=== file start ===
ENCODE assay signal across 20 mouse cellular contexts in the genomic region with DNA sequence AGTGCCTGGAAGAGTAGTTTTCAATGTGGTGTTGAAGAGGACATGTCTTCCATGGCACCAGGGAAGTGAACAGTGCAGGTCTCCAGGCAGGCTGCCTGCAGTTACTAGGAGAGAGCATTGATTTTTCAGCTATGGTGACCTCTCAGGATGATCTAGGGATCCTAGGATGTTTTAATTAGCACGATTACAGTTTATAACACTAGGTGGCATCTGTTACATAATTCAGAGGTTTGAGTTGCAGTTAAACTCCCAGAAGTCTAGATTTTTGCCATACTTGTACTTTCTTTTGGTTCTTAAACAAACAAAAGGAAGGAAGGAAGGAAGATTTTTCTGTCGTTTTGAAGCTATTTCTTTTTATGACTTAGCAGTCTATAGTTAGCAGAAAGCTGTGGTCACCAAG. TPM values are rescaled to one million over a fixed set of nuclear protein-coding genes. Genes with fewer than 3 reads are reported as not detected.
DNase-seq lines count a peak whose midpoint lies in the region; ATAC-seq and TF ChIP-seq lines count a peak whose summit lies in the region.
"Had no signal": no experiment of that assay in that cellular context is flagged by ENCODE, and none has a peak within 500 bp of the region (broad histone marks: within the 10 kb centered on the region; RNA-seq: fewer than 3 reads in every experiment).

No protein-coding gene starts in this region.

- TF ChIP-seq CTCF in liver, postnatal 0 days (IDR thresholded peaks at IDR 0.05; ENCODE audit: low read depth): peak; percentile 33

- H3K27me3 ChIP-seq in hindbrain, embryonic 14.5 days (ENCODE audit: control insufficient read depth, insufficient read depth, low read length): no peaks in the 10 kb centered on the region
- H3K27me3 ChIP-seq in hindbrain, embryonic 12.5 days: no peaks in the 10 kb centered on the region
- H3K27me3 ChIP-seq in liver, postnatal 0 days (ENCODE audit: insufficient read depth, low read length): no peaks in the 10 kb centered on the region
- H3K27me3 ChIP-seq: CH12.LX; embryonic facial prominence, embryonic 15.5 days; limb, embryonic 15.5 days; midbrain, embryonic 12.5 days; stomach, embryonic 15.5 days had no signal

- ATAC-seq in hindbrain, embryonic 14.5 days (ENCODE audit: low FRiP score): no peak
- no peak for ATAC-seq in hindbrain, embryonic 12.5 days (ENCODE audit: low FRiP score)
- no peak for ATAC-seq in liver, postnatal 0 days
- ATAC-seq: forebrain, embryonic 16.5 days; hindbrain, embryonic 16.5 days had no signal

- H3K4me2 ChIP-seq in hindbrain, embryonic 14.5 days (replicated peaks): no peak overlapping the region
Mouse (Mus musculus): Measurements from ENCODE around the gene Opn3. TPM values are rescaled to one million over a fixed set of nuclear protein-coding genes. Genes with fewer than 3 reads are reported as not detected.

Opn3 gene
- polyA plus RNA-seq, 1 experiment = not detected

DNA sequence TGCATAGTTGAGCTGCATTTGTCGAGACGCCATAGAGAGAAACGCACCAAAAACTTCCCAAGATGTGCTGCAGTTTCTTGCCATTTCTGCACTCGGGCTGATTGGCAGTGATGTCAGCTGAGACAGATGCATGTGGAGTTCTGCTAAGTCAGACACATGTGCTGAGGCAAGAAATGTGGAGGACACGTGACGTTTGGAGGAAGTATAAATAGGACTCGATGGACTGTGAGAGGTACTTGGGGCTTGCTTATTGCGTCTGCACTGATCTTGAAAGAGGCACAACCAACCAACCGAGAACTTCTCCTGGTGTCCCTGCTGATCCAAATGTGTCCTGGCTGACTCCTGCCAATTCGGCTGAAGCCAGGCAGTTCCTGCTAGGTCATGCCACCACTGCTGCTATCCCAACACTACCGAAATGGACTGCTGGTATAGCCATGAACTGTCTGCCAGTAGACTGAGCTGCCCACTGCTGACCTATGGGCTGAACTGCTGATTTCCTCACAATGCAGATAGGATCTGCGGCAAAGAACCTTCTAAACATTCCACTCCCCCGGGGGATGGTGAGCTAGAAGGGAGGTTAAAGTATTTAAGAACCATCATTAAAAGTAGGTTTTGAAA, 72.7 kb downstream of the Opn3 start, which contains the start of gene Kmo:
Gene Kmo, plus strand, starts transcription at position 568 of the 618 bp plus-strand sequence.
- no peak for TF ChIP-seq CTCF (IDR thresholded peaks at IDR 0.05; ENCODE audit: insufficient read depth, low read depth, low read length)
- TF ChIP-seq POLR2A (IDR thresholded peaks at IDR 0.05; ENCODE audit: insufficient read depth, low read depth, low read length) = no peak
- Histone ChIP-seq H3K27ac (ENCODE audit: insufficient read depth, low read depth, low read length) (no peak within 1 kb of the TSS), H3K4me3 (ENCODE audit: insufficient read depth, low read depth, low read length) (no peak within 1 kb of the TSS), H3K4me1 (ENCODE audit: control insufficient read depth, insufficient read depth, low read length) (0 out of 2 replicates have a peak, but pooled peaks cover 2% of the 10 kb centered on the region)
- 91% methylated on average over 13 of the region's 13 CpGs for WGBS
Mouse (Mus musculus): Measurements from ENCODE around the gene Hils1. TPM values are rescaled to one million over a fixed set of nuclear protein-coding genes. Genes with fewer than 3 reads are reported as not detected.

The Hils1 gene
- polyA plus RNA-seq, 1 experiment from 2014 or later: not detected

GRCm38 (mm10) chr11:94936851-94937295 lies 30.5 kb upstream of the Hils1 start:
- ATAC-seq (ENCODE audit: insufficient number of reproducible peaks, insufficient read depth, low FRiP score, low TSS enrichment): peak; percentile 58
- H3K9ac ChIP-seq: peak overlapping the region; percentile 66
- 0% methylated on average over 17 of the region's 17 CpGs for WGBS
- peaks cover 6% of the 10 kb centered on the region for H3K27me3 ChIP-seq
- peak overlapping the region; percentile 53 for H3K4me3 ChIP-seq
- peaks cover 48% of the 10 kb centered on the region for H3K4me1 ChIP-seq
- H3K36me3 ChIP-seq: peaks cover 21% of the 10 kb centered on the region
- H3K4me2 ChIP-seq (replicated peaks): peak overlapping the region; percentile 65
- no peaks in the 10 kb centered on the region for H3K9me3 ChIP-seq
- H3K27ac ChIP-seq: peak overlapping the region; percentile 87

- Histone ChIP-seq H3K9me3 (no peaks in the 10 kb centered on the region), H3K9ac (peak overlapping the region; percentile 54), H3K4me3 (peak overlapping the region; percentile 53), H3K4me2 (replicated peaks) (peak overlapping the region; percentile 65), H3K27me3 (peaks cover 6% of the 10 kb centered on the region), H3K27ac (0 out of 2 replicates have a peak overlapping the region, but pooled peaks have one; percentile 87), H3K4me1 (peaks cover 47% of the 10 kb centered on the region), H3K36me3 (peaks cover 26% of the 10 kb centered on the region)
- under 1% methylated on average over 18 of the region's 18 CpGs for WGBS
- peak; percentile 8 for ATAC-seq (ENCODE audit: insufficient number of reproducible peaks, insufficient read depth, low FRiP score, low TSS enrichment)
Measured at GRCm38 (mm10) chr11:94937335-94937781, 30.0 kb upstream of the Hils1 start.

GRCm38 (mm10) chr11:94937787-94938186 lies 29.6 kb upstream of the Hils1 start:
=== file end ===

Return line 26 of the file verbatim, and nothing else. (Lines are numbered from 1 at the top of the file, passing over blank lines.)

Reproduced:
- polyA plus RNA-seq, 1 experiment from 2014 or later: not detected